Srinagar, Nov 16: As winter sets in, the wetland reserves of Kashmir valley have become a vibrant refuge for hundreds of migratory birds from Europe and Western countries.
This annual migration, deeply rooted in centuries-old patterns, marks a significant event in the ecological calendar, showcasing the enduring appeal of Kashmir as a winter haven.
Last year witnessed a staggering twelve lakh migratory birds undertaking the arduous journey from Eastern Europe and Central Asia to the wetlands of Kashmir.
This migration, originating from diverse locations such as Siberia, China, the Philippines, Eastern Europe, and Japan, commences around October as these winged visitors seek respite from the harsh winter conditions in their native habitats.
An official of Wildlife Department said that Kashmir’s wetlands, including renowned sites like Hokersar, Wular Lake, Haigam, and Shalbugh, transform into bustling habitats for these migratory birds, offering a haven of relative warmth and sustenance during the colder months.
He said that the migratory period extends until March, when the birds return to their distant homelands, completing a cycle that has played out for centuries.
He further said that the recent influx of migratory birds, numbering in the thousands, has infused the wetland reserves of Kashmir with vibrant hues and melodious sounds. The official attribute this surge to the conducive day and night temperatures in certain parts of the valley, providing an inviting environment for these avian visitors.
In Wular Lake, the official said the arrival of Black-headed Gulls. These migratory birds breed in various regions of Europe and Asia, choosing Wular Lake and other parts of South Asia as their wintering grounds.
He said that their migratory behavior is influenced by seasonal changes and the availability of food resources. During the non-breeding season, many black-headed gulls migrate to warmer regions in search of food and more favourable weather conditions.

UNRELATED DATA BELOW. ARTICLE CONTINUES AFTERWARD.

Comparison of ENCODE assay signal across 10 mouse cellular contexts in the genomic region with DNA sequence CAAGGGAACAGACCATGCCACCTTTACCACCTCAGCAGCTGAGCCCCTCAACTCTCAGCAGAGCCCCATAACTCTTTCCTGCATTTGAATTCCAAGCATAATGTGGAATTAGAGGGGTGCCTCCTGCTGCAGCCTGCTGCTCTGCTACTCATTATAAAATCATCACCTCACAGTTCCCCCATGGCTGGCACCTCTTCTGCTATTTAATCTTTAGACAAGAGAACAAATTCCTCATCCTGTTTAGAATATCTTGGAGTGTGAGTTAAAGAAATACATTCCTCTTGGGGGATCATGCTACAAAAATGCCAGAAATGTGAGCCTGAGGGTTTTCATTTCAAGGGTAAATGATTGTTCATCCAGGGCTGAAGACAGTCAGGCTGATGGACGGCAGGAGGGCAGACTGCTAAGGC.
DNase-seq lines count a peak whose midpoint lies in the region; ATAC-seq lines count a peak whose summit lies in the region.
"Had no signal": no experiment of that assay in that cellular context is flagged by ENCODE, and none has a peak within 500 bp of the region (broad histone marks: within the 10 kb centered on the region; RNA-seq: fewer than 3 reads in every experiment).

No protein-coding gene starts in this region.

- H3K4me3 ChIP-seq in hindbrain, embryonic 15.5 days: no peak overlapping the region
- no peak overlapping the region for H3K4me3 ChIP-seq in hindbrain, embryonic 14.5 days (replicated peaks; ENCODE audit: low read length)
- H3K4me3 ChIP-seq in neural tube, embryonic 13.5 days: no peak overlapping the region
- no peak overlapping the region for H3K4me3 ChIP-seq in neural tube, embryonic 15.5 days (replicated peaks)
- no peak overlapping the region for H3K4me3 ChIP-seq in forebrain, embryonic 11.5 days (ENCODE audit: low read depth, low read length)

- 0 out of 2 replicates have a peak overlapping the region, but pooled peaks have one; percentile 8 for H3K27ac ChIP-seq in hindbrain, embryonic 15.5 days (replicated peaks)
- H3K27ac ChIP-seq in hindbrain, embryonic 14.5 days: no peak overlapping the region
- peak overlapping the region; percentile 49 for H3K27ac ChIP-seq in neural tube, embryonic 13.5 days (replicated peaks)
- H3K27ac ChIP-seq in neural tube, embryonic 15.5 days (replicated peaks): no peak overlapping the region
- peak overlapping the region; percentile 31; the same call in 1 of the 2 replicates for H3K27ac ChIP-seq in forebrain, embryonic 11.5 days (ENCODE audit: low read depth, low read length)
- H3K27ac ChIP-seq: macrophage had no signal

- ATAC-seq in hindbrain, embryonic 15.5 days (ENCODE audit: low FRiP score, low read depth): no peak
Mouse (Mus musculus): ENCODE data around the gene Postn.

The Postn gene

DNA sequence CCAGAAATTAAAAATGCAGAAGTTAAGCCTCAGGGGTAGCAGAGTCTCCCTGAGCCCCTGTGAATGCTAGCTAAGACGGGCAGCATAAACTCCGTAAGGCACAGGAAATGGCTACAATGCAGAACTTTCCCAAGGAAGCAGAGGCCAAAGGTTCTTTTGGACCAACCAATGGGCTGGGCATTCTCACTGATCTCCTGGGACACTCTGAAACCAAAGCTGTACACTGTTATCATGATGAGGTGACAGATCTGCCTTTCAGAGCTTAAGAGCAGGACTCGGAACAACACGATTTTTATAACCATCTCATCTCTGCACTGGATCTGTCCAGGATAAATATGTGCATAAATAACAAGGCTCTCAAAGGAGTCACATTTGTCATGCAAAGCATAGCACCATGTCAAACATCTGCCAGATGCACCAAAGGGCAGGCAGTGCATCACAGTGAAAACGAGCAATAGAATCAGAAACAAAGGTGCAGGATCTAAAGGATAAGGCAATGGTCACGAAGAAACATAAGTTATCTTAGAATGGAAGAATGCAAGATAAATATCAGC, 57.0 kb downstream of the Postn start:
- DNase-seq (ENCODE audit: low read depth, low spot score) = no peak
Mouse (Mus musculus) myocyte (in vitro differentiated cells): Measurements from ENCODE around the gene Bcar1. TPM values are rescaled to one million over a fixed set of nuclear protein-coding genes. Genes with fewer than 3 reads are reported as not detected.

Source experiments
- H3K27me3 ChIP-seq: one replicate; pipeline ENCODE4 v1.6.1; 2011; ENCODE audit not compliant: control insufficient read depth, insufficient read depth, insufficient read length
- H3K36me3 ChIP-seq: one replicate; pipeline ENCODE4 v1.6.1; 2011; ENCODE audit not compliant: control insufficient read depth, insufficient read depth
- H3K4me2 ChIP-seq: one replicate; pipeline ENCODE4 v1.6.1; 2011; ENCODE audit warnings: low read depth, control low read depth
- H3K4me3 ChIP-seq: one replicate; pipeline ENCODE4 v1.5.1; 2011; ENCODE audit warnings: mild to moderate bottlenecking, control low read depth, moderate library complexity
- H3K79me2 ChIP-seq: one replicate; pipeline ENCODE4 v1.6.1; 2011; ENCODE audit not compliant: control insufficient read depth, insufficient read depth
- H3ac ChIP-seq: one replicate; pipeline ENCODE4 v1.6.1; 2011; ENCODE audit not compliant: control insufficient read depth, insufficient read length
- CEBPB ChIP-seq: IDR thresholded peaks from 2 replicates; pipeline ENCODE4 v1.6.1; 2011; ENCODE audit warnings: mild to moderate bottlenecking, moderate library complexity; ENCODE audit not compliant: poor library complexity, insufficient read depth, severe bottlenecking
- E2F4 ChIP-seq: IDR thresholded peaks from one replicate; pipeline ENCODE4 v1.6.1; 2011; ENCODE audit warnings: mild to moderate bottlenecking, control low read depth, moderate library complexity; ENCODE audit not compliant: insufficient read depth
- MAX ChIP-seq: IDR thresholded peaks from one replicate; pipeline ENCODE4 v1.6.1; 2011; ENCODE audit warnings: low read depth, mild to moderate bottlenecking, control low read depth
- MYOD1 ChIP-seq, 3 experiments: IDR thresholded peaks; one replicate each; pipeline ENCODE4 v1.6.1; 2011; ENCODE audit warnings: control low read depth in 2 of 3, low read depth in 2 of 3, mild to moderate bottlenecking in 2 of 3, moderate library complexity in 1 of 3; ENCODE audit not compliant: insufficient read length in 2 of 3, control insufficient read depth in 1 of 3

“Known for their diverse diet, these gulls feed on fish, insects, small crustaceans, and other aquatic invertebrates. They exhibit impressive skills in catching flying insects and foraging for food in shallow water bodies,” he added.
“Measures, such as maintaining sufficient water levels in all wetlands, have been implemented to create a conducive environment for these avian visitors,” he added.
“Among the myriad bird species gracing the wetlands are the Tufted Duck, Gadwall, Brahminy Duck, Garganey, Greylag Goose, Mallard, Common Merganser, Northern Pintail, Common Pochard, Ferruginous Pochard, Red-Crested Pochard, Ruddy Shelduck, Northern Shoveler, Common Teal, and Eurasian Wigeon,” he said, adding that their presence creates a captivating spectacle, attracting bird watchers and nature enthusiasts alike.
However, the beauty of this annual migration is not without its challenges. Over the years, the threat of poaching has been a cause for concern, posing risks to the well-being of these migratory birds.
The Wildlife Department has, nevertheless, intensified its efforts to curb illegal activities and protect the avian guests. “We have heightened our vigilance and are conducting regular checks in and around these wetlands to prevent the illegal hunting of migratory birds. Also, we have established highly active squads to actively curb this illicit practice of killing migratory birds,” the official added.
The official added that the conclusive count of these birds will be available by the end of next week.